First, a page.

Kids Poems » The Twenty-fourth - Indian Poems
"Grandpa, what is the Twenty-fourth,
That's coming so soon, they say ?
Who made it, and what was it made about,
To be such a splendid, happy day? "
Then over the face of the gray-haired man
A thoughtful expression came,
That lit his cheek with a sudden flush
And his eye like a quickened flame,
And he lifted up to his knee and breast
The darling six-year-old,
Silent a moment, while through his mind
The hurrying visions rolled.
Then first he told of the Pilgrim band,
And the barren Plymouth shore,
With the cruel Indian foe behind
And the stormy sea before.
Of the weary years of toil and fear
Before they dwelt at ease;
And then how a tyrant's cruel might
Reached them even across the seas ;
And how they covered the new-made graves
All over with wheat-fields green
Their lessened numbers these would have shown,
Could the Indian foe have seen.
And then he told how the king shut off
The ships with the sugar trade,
And how the Pilgrims at Boston Bay
Of the ocean a tea-pot made.
Then many a battle followed fast,
And many a noble name,
Marquis' and count's and baron's too,
With our generals linked their fame;
How the words that Patrick Henry spoke
Like martial music rolled,
And his eye grew moist, when the suffering
At Valley Forge was told ;
But when he told of Bunker Hill,
And Marion's noble men,
Of Lord Dacie's and Lord Cornwallis' defeats,
His eye grew bright again.
"At last," said grandpa, " they threw off
The English monarch's yoke,
And when the independence, bell
Its peal of freedom spoke,
Oh, never upon the broad, green earth
Were happier men than they,
For their work was built upon God's own rock,
To last upon earth always !
' Then ' neath its shelter and its care
It pleased our God to raise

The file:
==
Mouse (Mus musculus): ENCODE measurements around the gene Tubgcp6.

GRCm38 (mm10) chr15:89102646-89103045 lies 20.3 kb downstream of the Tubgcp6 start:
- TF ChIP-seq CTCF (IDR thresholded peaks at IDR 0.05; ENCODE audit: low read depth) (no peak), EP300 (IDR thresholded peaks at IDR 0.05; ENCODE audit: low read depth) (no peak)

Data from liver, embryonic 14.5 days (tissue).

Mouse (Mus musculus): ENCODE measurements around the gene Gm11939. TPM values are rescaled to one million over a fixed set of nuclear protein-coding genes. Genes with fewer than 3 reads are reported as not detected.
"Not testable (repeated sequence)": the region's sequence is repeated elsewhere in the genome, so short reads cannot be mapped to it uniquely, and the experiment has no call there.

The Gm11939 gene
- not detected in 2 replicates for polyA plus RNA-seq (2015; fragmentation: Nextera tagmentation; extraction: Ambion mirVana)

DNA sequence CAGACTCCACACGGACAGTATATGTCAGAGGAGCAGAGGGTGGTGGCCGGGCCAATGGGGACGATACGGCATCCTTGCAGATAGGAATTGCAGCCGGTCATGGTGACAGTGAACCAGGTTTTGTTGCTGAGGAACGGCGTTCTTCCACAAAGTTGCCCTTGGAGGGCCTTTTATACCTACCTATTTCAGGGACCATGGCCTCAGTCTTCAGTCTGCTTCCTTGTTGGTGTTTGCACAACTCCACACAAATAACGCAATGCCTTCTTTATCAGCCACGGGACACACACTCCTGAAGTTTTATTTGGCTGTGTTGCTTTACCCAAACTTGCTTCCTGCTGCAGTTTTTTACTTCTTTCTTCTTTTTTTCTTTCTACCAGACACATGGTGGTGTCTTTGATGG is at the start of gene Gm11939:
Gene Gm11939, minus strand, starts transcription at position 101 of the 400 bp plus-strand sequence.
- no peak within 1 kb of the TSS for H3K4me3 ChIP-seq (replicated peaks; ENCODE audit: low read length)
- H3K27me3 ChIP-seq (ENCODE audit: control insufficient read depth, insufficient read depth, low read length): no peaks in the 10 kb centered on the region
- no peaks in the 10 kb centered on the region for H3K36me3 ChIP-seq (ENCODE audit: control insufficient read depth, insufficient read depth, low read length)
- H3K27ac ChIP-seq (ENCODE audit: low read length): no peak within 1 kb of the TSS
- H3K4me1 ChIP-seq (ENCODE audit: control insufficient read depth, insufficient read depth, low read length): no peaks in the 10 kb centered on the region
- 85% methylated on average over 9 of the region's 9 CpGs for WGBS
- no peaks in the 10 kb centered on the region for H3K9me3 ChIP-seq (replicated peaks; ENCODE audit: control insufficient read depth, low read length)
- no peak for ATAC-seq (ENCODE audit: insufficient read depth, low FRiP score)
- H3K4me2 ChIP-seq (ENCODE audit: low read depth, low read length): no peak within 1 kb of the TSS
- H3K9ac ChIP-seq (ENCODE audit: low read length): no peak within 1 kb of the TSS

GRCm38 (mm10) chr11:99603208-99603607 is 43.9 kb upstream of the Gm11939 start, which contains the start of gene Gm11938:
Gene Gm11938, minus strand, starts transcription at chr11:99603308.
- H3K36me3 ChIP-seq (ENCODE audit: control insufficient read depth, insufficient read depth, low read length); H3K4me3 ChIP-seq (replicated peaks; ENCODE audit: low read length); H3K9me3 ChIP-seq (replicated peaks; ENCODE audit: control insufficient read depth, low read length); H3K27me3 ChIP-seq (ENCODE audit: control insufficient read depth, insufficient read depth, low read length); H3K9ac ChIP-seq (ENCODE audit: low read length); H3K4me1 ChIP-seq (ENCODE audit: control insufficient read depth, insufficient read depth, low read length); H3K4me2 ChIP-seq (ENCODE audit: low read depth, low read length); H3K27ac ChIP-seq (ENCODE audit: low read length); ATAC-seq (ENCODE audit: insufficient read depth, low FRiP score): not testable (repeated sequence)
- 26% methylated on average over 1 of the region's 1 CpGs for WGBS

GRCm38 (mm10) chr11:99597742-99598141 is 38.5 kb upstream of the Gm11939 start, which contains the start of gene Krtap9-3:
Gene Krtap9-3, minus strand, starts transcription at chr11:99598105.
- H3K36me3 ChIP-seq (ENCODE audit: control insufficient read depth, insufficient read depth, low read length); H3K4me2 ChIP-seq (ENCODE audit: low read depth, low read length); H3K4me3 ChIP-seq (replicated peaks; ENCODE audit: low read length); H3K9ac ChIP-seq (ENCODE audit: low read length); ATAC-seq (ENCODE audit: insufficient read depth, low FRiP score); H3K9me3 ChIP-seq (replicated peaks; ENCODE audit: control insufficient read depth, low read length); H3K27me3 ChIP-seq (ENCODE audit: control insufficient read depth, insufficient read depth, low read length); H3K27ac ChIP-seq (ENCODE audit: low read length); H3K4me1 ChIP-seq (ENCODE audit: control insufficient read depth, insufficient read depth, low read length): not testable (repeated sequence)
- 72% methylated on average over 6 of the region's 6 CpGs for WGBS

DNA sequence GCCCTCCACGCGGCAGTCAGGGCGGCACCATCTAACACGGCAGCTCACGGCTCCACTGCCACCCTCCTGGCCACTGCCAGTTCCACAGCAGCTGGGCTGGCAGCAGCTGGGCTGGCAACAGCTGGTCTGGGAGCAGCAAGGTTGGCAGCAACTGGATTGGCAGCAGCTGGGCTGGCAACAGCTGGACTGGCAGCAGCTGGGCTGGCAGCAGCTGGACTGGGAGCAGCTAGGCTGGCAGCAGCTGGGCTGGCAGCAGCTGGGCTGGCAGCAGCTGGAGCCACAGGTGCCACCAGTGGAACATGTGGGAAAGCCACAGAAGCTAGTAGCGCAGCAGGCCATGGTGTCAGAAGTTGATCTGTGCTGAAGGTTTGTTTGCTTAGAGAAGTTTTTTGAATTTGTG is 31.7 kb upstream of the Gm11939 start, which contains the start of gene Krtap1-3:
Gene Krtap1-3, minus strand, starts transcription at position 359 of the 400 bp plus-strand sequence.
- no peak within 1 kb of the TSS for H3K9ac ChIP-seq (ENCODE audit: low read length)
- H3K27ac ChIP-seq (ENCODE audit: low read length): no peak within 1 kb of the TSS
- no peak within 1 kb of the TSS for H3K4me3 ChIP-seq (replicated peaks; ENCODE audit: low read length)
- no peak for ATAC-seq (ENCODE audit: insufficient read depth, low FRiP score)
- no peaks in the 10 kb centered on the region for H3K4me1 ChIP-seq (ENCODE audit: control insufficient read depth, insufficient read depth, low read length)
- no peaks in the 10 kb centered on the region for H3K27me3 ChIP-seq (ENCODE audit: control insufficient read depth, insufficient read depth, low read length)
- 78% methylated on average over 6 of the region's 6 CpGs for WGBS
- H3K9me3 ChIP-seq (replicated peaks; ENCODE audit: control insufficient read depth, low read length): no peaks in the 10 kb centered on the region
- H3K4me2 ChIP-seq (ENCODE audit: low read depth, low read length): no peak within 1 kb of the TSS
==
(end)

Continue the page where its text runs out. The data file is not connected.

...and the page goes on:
Another work of nobler kind
To his own glorious praise.
A perfect government he gave
To bless the homes of men,
And then the gospel's plan to link
High heaven with earth again.
' But, oh, the hearts of men forgot
Whence all their rights were won,
And they oppression's power revived
Ere seventy years had gone !
'Our honored patriot fathers' names
Our country still reveres,
But Joseph's name they wrote in blood
And in his people's tears.
' Then, like the Puritans of old,
The Saints left all behind,
And crossed the trackless deserts wild,
New homes and peace to find.
Here, too, the Indian foe they met,
Famine and pain and cold;
Here, too, oppression followed them,
With greed and hate untold.
'Twas on July the Twenty-fourth
The resting-place was found.
The Great Salt Lake spread out ahead,
And mountains walled them round.
Then Brig ham knew the sacred spot,
And saw with prophet's eyes
A splended city; in its midst
A glorious temple rise.
He saw on barren Ensign's height
Our country's flag float free
And gave the word to plant it there
' For God and Liberty. '
"Long years they dwelt in sweet content,
And as the years came round,
The ' Fourth ' and then the ' Twenty-fourth '
With honors due were crowned.
Such grand parades as then we had!
The guns could scarce grow cold
Before we had them out again
And all the past retold.
" But then there came a governor
Who stopped our loudest fun,
And what is Independence-day
When boys can't fire a gun?
I'll tell you what it seemed to me
Just like the ' Fourth ' was dead.
Of course, we played the same old tunes
And the Constitution read;
But when the flag snaps in the breeze
To the martial music's sound,
And we've got the spirit of '76'
We want the cannon 'round.
" But stop, who is't I'm ta king to ?
These little Mormon boys,
Who've never heard, and never missed,
The good old times and noise;
They look with wondering eyes on me,
As though some legend old
Had fired my brain and loosed my tongue
That were so still and cold.
' ' But I tell you, grandsons all of mine,
Listen, and don't forget,
We' ll have the old 'Fourth' and the 'Twenty-fourth,'
And the cannon with them yet.
" We'll have the brave ' Battalion Boys'
And the â€˜Nauvoo Legion' too,
And will sing the old-time Mormon songs
Just as we used to do.
â€œ Now, Johnny, slide from off my knee
And stand up in my chair,
I've got three cheers that I want to ring
On the hushed and empty air.
Three cheers for our country and her flag,
The best, the dearest still;
Three cheers for our Rocky Mountain home
And the Saints let come what will.
Three cheers for the time when, East and West,
From the South to the frozen North,
We may sing and pray in our temples free,
' Neath our flag, on our ' Twenty-fourth.' "